The final tally, which came at 11:50pm last night, gave the bill 41 votes in favor—exactly how many were needed for passage. Click image to enlarge.
It’s a watershed moment for optometrists in California—and their colleagues across the country, too. Late last night, the state Assembly gave its final approval to bill AB 2236, which would expand the profession’s scope of practice in California to include several advanced procedures, including lasers and some incisional surgeries. The victory came at 11:50pm Pacific time on the last day of the legislative calendar, after strident opposition nearly sunk the bill earlier in the session. (See the video below to watch the floor debate leading up to the vote.)
AB 2236, introduced in February by Assemblymember Evan Low, needed 41 votes to achieve final passage, following a successful vote in the California Senate earlier this week that sent it back to the Assembly for that body’s concurrence with several amendments. The governor’s signature, expected in the next 30 days, will be the final step to California becoming the 11th state to include lasers in optometry’s scope of practice.
If/when the governor signs off on the proposed law, optometrists in California will—under specific circumstances outlined in the bill—be able to perform the following:
Three types of laser procedures: therapeutic lasers appropriate for the treatment of glaucoma (i.e., selective laser trabeculoplasty), peripheral iridotomy for the prophylactic treatment of angle-closure glaucoma and posterior capsulotomy secondary to cataract surgery.
Lesion removal—skin tags, cysts and other non-cancerous growths.
Injections to treat eye conditions (subcutaneous, intramuscular, subconjunctival and intralesional injections).
Corneal collagen crosslinking in keratoconus.
A few amendments had been made to the bill since its introduction, which is what the Assembly approved with their vote yesterday. According to Kristine Shultz, executive director of the California Optometric Association (COA), one of these amendments addresses continued competency. “At every two-year license renewal, an optometrist is required to perform at least one of each procedure (rather than two in each category),” she explains. “This was intended to address the opposition's concern that all procedures may not be performed regularly.” None of the other amendments significantly altered the bill, Ms. Shultz says.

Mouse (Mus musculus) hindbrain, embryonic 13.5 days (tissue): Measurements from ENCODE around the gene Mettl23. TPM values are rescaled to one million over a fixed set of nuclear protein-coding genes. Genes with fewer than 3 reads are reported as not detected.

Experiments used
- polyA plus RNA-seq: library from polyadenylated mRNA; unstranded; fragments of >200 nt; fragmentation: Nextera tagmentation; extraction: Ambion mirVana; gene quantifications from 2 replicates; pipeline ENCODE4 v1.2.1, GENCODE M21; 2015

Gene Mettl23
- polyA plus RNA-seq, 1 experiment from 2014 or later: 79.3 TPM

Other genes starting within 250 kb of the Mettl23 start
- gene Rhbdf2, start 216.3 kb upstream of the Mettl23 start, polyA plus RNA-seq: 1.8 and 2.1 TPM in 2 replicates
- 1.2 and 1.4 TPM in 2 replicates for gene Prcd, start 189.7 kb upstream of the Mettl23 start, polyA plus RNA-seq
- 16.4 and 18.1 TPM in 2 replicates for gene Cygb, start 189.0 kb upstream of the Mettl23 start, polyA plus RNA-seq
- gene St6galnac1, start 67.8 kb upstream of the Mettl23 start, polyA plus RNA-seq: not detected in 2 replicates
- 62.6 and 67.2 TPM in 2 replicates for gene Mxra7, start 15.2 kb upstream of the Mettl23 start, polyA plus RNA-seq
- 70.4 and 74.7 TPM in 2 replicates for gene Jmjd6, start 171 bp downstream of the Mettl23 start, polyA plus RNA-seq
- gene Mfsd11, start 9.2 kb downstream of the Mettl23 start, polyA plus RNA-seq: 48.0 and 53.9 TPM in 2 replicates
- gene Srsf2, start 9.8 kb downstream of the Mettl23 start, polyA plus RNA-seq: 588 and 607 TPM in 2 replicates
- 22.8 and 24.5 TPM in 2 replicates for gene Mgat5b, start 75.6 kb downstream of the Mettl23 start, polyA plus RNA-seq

|Asm. Weber, an OB/GYN, led the opposition to the bill, claiming the bill’s insufficient training requirements would put California citizens at risk if optometrists were granted the right to perform minor surgeries. Click image to enlarge.|
Leading the opposition in last night’s floor vote was Assemblymember Akilah Weber, MD, an OB/GYN, who rose to speak against it. “This is not the bill that we voted off the Assembly floor,” she opened with, citing the recent amendments. “This bill is much more dangerous than the original one,” she asserted in the legislative session.
“It’s not a question about scope of practice. It’s not a question for me if optometrists should do surgical procedures—they should,” Asm. Weber stated. “But it’s a question about the amount of training—hands-on, live training—that someone should do before we allow them to go out and practice independently.”
In light of these objections from Asm. Weber and others, the initial vote on the measure fell short by six votes. After some last-minute politicking on the floor, the bill received additional rounds of voting and ended with 41 “aye” votes in its favor. No additional amendments were taken between rounds of voting.
Those directly involved in optometric training for advanced procedures paint a different picture than the one offered by Asm. Weber of an OD’s suitability for these responsibilities.
“Students across all optometry schools, and doctors of optometry in post-doctoral education, are incredibly well trained on these procedures both didactically as well as with hands-on laboratory training, and have successfully been performing laser and in-office surgical procedures for many years in 10 states,” explains Nathan Lighthizer, OD, associate dean of NSU Oklahoma College of Optometry and a champion of optometric surgery, who has been training ODs for many years on these responsibilities.
|Asm. Low, sponsor of the bill, mounted a spirited defense of the legislation late into the session in the face of opposition from Asm. Weber and an initial vote that didn’t measure up for passage. Click image to enlarge.|